• When I started writing Tesseract, I never intended for there to be a triangle.  It grew organically out of a unique situation and now we have the I/M/J triangle of doom.

    Those of you who read Tesseract know that Maren and Icheb are deeply in love.  But Icheb really screwed things up, and John loves Maren, too.  I think we’ve got more Maren/John shippers on the site than Maren/Icheb shippers, actually.

    So, in true Maren O’Connor fashion, here’s a preliminary list of pros and cons to help Maren make a decision.  I’m going to link to a poll on the archives at the end so y’all can weigh in and tell me who you think she should pick and why.

    ICHEB

    Pros: Extraordinarily intelligent.  Sweet, brave, caring, selfless, sensitive.  Willing to die for those he loves.

    Cons: So selfless that he left Maren before their wedding in order to spare her the pain of watching him die.  Socially clueless.  Stubborn as hell.  Dying.

    JOHN:

    Pros: Smart without being weird about it.  Protective, smoking hot, great in bed, loves to have fun.  Not dying.

    Cons: Unable to match Maren’s freaky intelligence like Icheb can.  Hot-headed. Potty mouthed.  Has slept with countless women, which matters to Maren, who has only ever been with one person (Icheb).

    Those of you who have been following the story probably have opinions of your own.  Here’s your chance to weigh in.  The following link will take you to a poll and discussion where you can tell me whom, if anyone, Maren should choose, and why.

    VOTE HERE.

  • In reply to: falsebill wrote a new post, #Blog-Like-a-Boss 2014 Final Challenge., on the site FalseBill's Blog Site Well as the week of Blog Challenges comes to an end, Admiral SL Walker has set one finally prompt challenge […] View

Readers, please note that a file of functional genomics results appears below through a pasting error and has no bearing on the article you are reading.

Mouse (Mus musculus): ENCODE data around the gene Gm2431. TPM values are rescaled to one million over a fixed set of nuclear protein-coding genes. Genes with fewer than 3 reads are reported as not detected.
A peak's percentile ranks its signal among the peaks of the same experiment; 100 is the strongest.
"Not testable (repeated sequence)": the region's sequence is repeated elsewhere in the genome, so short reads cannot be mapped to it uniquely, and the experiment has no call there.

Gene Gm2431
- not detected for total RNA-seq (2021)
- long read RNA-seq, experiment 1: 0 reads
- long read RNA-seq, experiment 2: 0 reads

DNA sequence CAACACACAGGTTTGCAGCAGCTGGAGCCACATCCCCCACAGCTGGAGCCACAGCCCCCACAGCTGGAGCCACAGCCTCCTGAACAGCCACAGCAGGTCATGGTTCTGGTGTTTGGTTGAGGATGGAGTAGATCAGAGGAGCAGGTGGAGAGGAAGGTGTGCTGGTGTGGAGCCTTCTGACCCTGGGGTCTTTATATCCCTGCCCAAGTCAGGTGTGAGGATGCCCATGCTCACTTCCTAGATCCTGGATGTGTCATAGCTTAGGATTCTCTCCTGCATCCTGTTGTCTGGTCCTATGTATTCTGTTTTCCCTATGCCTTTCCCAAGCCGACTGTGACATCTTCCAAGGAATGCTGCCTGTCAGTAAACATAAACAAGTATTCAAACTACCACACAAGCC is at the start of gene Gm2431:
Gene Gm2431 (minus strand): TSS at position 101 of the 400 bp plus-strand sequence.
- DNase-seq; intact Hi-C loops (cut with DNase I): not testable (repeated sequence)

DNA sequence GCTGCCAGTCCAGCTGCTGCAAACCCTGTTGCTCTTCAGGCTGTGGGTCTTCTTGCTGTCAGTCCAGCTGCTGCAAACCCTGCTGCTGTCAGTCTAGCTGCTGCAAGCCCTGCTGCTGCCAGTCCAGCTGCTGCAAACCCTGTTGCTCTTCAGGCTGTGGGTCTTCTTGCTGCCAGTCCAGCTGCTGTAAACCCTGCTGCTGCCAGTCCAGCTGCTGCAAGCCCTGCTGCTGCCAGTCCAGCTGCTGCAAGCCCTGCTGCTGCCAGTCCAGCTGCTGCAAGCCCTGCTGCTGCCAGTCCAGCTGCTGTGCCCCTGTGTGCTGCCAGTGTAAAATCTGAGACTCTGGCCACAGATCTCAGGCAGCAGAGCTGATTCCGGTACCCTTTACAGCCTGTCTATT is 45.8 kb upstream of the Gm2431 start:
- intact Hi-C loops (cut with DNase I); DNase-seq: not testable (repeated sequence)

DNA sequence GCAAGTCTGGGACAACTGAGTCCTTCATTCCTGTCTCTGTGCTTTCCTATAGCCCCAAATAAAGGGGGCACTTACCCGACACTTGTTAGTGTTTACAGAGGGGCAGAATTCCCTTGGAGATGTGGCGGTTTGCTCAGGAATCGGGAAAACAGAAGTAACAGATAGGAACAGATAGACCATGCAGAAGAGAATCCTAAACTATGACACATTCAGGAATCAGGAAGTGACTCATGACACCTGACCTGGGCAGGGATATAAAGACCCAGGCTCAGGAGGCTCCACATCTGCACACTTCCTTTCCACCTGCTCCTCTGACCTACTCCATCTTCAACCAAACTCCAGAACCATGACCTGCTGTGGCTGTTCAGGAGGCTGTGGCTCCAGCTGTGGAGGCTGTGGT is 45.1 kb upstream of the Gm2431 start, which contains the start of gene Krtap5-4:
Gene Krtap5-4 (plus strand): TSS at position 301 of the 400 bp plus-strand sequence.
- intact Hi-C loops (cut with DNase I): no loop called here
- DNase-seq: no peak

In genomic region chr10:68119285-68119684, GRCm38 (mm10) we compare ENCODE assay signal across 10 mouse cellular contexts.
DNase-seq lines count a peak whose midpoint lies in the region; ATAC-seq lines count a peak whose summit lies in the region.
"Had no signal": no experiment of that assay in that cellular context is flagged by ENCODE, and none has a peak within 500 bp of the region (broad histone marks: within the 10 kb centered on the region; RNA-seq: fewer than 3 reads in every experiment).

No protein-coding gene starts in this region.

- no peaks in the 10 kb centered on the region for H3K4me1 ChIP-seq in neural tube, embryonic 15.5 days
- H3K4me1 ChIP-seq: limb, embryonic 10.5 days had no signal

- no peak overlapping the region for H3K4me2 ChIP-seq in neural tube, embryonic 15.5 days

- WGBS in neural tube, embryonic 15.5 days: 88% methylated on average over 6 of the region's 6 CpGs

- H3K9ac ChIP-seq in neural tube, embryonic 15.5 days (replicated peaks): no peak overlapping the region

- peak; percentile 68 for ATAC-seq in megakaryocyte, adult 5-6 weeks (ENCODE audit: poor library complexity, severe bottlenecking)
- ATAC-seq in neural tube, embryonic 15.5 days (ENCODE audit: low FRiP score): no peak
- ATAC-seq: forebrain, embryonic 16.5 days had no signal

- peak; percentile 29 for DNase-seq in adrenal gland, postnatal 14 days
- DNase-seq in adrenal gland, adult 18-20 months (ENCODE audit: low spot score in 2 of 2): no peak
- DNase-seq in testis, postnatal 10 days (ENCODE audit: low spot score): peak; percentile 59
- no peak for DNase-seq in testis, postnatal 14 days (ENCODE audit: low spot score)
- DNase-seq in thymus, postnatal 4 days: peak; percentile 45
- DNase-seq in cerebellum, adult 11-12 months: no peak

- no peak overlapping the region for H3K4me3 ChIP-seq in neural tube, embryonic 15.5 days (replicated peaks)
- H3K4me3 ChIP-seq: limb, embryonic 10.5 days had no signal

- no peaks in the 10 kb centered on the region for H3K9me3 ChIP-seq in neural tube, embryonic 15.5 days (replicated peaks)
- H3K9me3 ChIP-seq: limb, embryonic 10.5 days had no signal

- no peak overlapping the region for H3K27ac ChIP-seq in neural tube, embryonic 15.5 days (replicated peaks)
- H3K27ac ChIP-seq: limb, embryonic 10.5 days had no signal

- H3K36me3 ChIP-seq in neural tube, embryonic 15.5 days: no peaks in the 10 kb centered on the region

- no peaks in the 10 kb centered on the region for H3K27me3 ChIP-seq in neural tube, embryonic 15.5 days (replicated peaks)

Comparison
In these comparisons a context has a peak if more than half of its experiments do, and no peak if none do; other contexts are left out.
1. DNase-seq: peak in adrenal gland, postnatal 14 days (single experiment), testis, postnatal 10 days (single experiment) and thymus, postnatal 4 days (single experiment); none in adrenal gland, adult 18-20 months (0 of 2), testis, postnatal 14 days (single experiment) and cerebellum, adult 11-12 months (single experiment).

I never thought of using the themes as prompts. What a great idea!

  • In reply to: miranda fave wrote a new post, It’s All About the Characters, on the site Miranda Fave's Meanders In part a response to my own homework assignment and a response to TToT14 Blog prompt #4 where we’re tasked to t […] View

    Great insights here, Kev. I love that you took the extra step of designing a universe that made sense for the character when it comes to McGregor — you’re right, he wouldn’t make sense in a mainstream Starfleet story, but as a Border Dog, he works perfectly. A lot of people would have just stuck him on a Galaxy class in the center of an epic…[Read more]

  • In reply to: miranda fave wrote a new post, Day #7 Write a Letter, on the site Miranda Fave's Meanders A 30 Day Write a Letter Challenge Response Day 7 – To an ex This letter required the receiver to be an ex – an e […] View

    That was heartbreaking. Poor Molly. Really well done.

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    I’m combining the fourth prompt and Professor Miranda Fave’s homework assignment into a single post, since they’re both character-focused.

    Steff’s prompt was: What character do you love to write most?  What […]

  • So the question Steff posed was this: “Writing a summary, how do you do it?  And what about the story summaries of others draws you in?”

    I have to confess I have an advantage when it comes to writing summaries, or what, in the publishing world, they call “jacket copy.”  One of my majors in college was Communications, and I’ve spent the better part of my adult life (almost as long as a few of our Ad Astrans have been alive) in political lobbying, public relations and commentary, doing nothing but persuasive communications — opinion columns, speechwriting, fundraising and marketing letters, lobbying letters, advertising copy, you name it.